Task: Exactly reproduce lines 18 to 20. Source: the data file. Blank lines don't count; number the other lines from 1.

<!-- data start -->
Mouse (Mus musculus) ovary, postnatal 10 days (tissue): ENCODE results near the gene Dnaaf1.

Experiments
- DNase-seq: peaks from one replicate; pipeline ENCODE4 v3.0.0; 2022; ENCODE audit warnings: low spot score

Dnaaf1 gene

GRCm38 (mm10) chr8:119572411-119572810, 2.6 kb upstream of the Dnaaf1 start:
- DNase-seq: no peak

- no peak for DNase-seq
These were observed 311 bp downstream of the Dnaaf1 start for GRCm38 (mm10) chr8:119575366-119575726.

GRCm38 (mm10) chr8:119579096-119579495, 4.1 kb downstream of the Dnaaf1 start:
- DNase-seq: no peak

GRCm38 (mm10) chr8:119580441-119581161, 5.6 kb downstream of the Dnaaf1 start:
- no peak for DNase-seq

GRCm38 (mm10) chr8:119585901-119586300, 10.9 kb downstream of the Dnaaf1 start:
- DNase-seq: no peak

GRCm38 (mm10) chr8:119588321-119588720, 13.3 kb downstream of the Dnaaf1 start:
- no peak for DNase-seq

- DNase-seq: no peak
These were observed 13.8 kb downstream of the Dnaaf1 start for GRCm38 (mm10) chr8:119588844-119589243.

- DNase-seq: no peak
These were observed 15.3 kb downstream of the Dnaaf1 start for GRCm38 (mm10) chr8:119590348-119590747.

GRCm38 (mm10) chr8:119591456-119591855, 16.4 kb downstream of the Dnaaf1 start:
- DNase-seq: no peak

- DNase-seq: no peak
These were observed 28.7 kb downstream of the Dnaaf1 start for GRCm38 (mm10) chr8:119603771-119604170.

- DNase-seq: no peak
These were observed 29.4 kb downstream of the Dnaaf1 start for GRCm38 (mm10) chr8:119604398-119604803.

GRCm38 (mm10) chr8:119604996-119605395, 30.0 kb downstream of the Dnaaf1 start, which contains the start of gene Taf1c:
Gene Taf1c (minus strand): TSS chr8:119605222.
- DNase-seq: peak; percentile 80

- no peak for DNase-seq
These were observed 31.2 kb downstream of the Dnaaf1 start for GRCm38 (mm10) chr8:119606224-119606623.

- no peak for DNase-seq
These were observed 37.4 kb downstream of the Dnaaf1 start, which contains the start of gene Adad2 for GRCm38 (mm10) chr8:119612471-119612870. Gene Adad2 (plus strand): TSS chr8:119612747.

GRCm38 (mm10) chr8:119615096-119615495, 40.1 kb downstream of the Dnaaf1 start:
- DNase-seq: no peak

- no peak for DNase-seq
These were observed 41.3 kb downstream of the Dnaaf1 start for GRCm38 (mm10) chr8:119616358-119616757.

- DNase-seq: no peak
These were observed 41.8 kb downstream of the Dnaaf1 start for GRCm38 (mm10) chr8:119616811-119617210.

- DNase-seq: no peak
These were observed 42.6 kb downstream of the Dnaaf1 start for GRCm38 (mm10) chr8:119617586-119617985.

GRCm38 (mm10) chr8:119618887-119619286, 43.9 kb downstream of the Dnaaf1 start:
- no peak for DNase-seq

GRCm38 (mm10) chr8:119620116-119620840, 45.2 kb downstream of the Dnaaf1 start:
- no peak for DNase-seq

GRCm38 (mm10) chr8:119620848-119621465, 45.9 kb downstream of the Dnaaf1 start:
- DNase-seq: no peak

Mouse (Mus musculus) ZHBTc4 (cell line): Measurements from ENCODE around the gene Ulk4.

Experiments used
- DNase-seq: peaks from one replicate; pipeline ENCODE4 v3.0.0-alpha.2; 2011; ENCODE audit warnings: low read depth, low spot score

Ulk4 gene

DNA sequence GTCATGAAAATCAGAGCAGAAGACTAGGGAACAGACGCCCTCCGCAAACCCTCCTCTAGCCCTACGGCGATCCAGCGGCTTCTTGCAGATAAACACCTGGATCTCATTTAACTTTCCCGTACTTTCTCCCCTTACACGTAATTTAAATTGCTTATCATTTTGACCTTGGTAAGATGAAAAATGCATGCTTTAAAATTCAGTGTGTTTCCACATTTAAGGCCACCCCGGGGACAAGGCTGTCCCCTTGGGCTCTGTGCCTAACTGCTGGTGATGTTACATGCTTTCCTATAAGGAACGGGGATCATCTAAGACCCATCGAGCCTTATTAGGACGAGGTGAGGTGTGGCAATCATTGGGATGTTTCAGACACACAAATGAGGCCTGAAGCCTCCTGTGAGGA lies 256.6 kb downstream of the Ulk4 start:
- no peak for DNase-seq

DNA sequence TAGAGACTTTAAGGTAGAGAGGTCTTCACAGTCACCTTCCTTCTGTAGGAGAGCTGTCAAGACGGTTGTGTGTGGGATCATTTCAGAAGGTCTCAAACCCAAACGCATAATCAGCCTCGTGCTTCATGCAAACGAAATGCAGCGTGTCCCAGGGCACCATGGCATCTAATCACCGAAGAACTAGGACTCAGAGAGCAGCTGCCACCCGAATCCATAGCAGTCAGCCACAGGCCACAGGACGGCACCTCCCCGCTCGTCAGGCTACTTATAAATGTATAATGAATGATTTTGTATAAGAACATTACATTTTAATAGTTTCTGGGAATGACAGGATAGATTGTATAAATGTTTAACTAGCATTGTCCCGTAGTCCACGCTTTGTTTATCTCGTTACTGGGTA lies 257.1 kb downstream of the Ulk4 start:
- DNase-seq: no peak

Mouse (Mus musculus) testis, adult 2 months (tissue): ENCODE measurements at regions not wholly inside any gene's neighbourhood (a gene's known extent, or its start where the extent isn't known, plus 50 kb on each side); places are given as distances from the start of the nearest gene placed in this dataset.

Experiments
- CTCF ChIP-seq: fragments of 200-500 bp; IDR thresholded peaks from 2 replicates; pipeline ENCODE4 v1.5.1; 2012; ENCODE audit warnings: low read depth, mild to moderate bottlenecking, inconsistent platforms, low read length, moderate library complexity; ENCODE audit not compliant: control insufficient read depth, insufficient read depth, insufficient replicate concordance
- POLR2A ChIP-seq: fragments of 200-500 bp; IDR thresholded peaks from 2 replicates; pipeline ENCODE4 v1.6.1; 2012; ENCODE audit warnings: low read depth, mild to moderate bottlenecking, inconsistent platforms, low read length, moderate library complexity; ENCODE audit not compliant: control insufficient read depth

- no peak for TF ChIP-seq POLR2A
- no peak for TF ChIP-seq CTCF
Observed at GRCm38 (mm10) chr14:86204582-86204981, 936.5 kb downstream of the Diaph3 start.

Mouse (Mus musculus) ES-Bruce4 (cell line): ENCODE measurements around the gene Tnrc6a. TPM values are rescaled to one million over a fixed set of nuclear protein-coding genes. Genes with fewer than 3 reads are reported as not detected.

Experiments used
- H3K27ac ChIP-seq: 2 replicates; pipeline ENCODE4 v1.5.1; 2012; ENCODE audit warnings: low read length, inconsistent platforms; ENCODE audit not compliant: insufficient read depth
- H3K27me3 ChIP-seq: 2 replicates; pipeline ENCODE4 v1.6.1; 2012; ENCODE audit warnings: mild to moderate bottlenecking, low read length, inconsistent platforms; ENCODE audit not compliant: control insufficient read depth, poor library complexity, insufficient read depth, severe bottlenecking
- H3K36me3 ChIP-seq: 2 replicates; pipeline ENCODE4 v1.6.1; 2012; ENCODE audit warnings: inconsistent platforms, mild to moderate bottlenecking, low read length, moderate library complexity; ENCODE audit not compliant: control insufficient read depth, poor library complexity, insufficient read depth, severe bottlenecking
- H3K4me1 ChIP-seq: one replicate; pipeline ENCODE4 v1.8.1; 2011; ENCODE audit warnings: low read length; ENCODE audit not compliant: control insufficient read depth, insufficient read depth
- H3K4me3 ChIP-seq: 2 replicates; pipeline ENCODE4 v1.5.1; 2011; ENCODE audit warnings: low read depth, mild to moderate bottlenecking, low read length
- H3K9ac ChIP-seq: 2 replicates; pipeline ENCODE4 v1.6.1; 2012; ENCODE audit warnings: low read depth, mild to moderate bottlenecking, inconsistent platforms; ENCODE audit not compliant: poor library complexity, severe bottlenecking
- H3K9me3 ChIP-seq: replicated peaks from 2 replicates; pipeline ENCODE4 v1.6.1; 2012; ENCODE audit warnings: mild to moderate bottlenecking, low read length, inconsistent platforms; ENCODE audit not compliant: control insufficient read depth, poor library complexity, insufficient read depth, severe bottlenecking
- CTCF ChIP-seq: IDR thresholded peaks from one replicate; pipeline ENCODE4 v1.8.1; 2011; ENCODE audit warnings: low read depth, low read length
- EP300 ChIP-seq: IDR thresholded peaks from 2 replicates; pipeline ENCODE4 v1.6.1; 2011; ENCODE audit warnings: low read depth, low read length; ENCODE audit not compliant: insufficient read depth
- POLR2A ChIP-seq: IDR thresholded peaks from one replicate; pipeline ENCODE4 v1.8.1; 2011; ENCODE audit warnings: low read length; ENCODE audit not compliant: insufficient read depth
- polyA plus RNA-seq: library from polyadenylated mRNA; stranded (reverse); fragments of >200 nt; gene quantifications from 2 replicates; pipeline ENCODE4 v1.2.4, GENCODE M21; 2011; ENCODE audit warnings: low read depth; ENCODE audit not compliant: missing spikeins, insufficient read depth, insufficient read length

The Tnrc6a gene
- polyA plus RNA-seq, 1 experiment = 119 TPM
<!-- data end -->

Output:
These were observed 13.8 kb downstream of the Dnaaf1 start for GRCm38 (mm10) chr8:119588844-119589243.

- DNase-seq: no peak
These were observed 15.3 kb downstream of the Dnaaf1 start for GRCm38 (mm10) chr8:119590348-119590747.